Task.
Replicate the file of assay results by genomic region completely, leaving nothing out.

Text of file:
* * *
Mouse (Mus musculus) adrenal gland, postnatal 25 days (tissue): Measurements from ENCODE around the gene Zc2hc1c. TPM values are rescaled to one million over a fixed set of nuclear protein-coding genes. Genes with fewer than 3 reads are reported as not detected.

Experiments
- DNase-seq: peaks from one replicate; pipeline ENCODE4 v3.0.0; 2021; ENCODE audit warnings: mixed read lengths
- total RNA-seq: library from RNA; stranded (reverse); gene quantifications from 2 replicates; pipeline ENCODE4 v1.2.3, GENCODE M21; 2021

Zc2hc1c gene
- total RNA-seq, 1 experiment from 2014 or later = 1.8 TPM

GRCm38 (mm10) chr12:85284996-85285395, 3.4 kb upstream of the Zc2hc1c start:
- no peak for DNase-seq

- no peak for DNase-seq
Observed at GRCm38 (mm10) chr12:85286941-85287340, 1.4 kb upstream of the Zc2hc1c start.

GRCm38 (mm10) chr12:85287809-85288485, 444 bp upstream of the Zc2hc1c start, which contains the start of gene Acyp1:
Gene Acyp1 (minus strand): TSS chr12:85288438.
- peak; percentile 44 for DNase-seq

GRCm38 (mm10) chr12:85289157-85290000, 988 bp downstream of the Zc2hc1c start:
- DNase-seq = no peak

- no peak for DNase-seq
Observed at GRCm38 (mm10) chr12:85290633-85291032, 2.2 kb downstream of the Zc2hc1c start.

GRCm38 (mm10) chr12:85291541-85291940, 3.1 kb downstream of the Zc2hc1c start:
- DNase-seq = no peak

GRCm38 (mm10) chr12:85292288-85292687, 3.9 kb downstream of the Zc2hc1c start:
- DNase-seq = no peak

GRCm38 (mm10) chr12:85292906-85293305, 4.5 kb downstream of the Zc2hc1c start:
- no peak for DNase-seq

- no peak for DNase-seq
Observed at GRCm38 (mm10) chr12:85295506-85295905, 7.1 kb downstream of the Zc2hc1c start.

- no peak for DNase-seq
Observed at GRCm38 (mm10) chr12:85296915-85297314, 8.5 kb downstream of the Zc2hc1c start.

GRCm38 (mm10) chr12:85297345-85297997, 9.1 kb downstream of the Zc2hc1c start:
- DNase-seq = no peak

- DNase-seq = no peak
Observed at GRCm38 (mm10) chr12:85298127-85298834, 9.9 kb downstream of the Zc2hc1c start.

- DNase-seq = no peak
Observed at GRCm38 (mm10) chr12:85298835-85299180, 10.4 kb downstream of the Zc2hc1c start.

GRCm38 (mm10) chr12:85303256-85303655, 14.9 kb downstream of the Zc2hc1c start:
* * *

Mouse (Mus musculus) adrenal gland, postnatal 25 days (tissue): Measurements from ENCODE around the gene Zc2hc1c. TPM values are rescaled to one million over a fixed set of nuclear protein-coding genes. Genes with fewer than 3 reads are reported as not detected.

Experiments
- DNase-seq: peaks from one replicate; pipeline ENCODE4 v3.0.0; 2021; ENCODE audit warnings: mixed read lengths
- total RNA-seq: library from RNA; stranded (reverse); gene quantifications from 2 replicates; pipeline ENCODE4 v1.2.3, GENCODE M21; 2021

Zc2hc1c gene
- total RNA-seq, 1 experiment from 2014 or later = 1.8 TPM

GRCm38 (mm10) chr12:85284996-85285395, 3.4 kb upstream of the Zc2hc1c start:
- no peak for DNase-seq

- no peak for DNase-seq
Observed at GRCm38 (mm10) chr12:85286941-85287340, 1.4 kb upstream of the Zc2hc1c start.

GRCm38 (mm10) chr12:85287809-85288485, 444 bp upstream of the Zc2hc1c start, which contains the start of gene Acyp1:
Gene Acyp1 (minus strand): TSS chr12:85288438.
- peak; percentile 44 for DNase-seq

GRCm38 (mm10) chr12:85289157-85290000, 988 bp downstream of the Zc2hc1c start:
- DNase-seq = no peak

- no peak for DNase-seq
Observed at GRCm38 (mm10) chr12:85290633-85291032, 2.2 kb downstream of the Zc2hc1c start.

GRCm38 (mm10) chr12:85291541-85291940, 3.1 kb downstream of the Zc2hc1c start:
- DNase-seq = no peak

GRCm38 (mm10) chr12:85292288-85292687, 3.9 kb downstream of the Zc2hc1c start:
- DNase-seq = no peak

GRCm38 (mm10) chr12:85292906-85293305, 4.5 kb downstream of the Zc2hc1c start:
- no peak for DNase-seq

- no peak for DNase-seq
Observed at GRCm38 (mm10) chr12:85295506-85295905, 7.1 kb downstream of the Zc2hc1c start.

- no peak for DNase-seq
Observed at GRCm38 (mm10) chr12:85296915-85297314, 8.5 kb downstream of the Zc2hc1c start.

GRCm38 (mm10) chr12:85297345-85297997, 9.1 kb downstream of the Zc2hc1c start:
- DNase-seq = no peak

- DNase-seq = no peak
Observed at GRCm38 (mm10) chr12:85298127-85298834, 9.9 kb downstream of the Zc2hc1c start.

- DNase-seq = no peak
Observed at GRCm38 (mm10) chr12:85298835-85299180, 10.4 kb downstream of the Zc2hc1c start.

GRCm38 (mm10) chr12:85303256-85303655, 14.9 kb downstream of the Zc2hc1c start: